Tax Breaks for Stay-at-Home Parents

Stay-at-home parents may think they don't have the same tax breaks as working parents but that's not true. Having dependents opens you up to several tax exemptions, credits and deductions. Stay-at-home parents can take advantage of the basic kid exemption and credits. In fact, if they're in the process of looking for work, a stay-at-home parent can even take the child care credit.

Dependent Exemption

The first tax break a stay-at-home parent gets is an exemption for each child she has. Many mistakenly believe that the federal government taxes you on every dollar you receive in income. However, you can deduct $3,650 for each dependent you claim, including each of your children under the age of 19.

Child Tax Credit

In addition to the exemption, all stay-at-home parents get a child credit added to their tax return for each of their children. The child must be age 16 or under by the end of the tax year in question and must be eligible to be claimed as a dependent on your tax returns. Also, you and your spouse must make less than $110,000 in that tax year if filing jointly or less than $55,000 each if filing separately.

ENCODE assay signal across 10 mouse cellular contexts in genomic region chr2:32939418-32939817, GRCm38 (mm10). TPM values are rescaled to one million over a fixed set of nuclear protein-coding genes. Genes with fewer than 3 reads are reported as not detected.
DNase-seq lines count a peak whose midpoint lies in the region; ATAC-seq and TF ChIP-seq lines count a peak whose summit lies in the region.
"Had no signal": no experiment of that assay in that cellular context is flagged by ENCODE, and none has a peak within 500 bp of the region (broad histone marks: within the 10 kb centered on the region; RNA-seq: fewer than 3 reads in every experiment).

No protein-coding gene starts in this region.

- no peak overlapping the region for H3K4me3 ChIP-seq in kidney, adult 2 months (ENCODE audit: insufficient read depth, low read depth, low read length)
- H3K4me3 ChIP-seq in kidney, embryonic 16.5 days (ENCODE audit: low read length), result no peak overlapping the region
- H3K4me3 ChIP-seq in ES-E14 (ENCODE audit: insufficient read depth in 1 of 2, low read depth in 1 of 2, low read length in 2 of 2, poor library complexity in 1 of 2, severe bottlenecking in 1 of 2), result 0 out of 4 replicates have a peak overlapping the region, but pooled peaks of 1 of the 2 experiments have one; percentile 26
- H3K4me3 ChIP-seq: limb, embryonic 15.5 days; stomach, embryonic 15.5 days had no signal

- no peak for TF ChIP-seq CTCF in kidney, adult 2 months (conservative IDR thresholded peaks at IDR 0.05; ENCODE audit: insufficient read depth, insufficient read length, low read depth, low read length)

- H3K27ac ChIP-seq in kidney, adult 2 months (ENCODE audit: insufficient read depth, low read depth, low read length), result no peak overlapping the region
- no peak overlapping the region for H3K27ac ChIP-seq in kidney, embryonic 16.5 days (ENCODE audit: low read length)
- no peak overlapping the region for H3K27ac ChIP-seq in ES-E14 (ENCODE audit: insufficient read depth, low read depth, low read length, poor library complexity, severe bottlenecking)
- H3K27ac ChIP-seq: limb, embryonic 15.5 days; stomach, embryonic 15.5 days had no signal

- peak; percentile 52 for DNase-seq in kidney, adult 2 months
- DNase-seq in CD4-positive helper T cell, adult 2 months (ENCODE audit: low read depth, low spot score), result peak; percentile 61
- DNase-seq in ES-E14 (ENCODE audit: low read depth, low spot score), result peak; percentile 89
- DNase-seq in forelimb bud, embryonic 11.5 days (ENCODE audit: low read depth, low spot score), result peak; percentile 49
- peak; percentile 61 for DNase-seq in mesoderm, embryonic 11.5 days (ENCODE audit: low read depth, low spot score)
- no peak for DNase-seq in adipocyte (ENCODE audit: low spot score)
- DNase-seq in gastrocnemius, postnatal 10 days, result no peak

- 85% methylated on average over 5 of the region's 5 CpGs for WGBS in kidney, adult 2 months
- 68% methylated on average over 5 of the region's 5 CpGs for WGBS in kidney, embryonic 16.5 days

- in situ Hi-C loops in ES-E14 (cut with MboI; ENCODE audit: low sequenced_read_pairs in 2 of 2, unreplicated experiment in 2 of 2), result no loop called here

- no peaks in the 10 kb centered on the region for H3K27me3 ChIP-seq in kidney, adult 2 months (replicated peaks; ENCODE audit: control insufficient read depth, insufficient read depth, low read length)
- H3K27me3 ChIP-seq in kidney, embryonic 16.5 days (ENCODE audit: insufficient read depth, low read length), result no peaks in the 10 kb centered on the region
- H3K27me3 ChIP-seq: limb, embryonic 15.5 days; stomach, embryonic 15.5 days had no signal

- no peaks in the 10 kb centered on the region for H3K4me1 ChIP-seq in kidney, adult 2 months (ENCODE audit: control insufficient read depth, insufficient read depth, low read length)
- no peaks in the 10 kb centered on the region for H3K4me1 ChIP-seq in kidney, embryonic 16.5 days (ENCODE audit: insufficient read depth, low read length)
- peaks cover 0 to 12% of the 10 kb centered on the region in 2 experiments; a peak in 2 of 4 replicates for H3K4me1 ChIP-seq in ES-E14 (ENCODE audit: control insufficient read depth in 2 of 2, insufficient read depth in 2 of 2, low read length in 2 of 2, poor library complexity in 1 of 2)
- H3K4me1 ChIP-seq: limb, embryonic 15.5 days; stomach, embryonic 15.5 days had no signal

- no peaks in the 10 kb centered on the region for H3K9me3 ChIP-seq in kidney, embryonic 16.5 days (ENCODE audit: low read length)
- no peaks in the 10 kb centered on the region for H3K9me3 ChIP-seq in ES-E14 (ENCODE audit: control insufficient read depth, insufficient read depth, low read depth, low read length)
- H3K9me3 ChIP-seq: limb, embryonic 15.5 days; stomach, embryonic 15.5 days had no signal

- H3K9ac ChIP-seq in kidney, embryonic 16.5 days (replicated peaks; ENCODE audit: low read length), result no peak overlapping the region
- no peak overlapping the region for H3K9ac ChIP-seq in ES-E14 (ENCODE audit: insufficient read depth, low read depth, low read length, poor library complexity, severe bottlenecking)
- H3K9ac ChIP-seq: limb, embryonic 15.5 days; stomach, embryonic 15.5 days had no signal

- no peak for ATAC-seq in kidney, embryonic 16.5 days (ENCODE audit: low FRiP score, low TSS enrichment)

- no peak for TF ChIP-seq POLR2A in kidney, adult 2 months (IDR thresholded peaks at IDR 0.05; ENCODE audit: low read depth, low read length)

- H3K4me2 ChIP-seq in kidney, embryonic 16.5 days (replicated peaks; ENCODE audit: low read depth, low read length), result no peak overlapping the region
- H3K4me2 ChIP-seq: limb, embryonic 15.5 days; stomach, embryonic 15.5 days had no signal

Dependent Care Credit

Not all stay-at-home parents intend to stay that way. If you're looking for a job and need child care during your job search, you can deduct it from your taxes. The child and dependent care credit allows up to $3,000 in deductions from your taxable income. However, the care provider must be over 19 and not be a spouse or the other parent of the dependent in question.

Tuition and Fees Deduction

Stay-at-home parents may have children of varying ages. If one of yours is old enough to attend college, you can deduct any fees or tuition you pay for him from your taxes. It must be for someone you claim as a dependent on your taxes. You can claim up to $4,000 in deductions for expenses, but you can't include insurance, transportation or room and board.